South Korean Democratic Party wins national election promising Green Deal
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Combustion Industry News Editor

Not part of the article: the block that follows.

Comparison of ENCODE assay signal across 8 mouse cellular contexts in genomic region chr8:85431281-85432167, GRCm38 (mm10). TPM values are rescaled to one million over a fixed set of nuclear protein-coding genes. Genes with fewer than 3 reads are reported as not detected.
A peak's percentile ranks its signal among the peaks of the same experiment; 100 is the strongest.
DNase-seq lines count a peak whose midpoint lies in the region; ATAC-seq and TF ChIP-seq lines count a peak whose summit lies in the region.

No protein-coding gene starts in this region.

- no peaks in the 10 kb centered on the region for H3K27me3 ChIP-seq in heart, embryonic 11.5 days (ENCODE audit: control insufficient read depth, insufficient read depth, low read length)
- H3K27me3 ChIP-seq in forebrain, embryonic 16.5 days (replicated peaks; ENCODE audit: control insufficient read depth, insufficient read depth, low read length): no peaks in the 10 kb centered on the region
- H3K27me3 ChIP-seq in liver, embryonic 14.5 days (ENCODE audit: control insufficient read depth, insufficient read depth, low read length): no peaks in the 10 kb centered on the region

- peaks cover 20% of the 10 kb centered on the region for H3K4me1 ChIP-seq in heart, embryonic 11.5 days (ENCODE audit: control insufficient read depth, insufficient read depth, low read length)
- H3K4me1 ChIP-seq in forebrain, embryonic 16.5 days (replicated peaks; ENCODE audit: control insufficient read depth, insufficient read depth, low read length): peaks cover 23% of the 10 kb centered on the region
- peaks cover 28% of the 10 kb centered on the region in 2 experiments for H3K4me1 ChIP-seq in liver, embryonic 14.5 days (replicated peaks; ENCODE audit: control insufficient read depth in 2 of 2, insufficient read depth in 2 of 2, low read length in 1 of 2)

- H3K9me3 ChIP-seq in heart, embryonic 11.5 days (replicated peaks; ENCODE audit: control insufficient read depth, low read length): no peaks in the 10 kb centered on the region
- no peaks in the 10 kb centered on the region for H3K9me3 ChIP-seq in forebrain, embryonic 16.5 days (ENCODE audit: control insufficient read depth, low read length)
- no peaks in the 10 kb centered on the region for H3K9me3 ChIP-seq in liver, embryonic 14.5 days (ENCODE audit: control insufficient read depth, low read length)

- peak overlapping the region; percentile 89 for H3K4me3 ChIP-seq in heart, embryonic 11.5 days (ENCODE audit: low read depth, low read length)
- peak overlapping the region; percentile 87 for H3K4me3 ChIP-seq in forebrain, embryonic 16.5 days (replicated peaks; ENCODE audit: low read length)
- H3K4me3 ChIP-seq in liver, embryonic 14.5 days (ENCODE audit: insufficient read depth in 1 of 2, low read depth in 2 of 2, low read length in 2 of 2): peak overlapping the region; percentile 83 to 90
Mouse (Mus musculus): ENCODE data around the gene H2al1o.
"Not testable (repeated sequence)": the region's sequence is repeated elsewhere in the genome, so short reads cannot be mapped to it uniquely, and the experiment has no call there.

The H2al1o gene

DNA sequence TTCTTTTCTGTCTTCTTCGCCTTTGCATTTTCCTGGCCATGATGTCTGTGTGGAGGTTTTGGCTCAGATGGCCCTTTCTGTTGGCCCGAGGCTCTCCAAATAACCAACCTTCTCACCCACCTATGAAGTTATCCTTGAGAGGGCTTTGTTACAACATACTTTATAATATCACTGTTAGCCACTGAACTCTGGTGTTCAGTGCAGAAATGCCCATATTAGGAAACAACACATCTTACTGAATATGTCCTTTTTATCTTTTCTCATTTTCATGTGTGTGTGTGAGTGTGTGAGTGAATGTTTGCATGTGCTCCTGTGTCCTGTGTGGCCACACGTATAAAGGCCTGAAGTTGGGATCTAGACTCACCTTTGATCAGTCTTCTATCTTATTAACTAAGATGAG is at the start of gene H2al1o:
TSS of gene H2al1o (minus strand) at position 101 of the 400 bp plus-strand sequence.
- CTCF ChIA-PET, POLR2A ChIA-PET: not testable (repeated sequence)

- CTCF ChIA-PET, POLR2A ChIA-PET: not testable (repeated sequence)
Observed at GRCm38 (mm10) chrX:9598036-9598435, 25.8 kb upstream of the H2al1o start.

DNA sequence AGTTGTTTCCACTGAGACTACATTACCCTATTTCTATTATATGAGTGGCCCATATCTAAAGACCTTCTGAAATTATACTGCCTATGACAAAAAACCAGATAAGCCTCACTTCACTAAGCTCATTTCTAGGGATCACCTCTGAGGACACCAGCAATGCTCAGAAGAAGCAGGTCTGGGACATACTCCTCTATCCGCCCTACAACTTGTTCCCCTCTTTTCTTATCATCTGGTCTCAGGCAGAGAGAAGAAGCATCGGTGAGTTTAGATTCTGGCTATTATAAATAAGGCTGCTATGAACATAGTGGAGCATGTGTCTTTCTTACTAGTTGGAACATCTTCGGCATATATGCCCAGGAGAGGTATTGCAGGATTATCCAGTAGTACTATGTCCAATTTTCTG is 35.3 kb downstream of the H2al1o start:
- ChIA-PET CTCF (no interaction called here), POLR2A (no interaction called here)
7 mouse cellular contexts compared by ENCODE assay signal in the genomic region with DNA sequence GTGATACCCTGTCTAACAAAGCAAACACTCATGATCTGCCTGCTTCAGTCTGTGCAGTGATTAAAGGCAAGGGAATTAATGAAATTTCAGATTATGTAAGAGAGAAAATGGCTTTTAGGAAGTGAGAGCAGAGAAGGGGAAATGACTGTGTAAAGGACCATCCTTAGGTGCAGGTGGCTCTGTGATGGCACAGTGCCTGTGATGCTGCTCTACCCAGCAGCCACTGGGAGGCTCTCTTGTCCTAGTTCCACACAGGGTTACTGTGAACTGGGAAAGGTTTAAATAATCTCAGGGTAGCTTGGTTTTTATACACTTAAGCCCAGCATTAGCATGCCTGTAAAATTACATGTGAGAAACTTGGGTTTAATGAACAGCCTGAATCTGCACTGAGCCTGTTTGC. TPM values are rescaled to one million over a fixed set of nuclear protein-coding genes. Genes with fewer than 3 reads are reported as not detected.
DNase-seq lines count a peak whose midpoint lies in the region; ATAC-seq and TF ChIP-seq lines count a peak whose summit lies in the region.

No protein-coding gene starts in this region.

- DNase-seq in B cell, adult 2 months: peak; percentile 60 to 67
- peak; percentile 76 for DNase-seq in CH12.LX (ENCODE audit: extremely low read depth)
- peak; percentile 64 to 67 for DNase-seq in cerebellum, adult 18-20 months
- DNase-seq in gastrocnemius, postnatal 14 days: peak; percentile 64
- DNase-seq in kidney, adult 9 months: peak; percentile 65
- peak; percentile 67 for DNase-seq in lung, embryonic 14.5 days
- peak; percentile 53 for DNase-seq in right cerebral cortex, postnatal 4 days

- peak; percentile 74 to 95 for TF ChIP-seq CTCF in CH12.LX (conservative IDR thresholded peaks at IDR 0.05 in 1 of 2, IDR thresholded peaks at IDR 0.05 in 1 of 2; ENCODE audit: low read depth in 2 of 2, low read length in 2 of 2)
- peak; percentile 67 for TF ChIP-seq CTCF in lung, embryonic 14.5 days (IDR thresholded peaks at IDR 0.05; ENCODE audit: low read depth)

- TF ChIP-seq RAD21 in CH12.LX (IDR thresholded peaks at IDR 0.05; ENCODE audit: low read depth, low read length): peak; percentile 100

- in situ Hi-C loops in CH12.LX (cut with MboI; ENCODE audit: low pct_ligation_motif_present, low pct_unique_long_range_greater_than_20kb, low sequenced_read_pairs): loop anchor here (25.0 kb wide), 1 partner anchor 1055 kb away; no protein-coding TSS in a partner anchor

South Koreans have voted in favour of a type of ‘green deal’, giving the country’s Democratic Party who proposed it a landslide victory in national elections on 15 April. Similar to the European Green Deal championed by the European Commission, South Korea’s goal is to achieve net zero emissions by 2050, and the plan includes a carbon tax, a requirement to end investment in coal, a hydrogen strategy, and a focus on investment in renewable energies. Interestingly, South Korea’s Green Deal was influenced directly by the EC’s Green Deal, showing the (positively) contagious effect policy setting can have internationally. With South Korea being the 7th most carbon polluting nation in the world, and one of the largest investors in coal, achieving net zero emissions will be a mammoth task. Political momentum is with the Democratic Party, however, with 70% of citizens approving of the government’s response to the COVID-19 pandemic and the party’s number of seats increasing in the parliament from 120 to 180 (out of 300), giving it now a substantial majority. In addition, as Forbes reports, 86% of South Koreans see climate change as the foremost global threat (even ahead of its geopolitical tensions with North Korea). Environmental campaigners have been cautiously welcoming of the Green Deal, though they say it is short on detail, and lacks a plan to phase out internal combustion engines.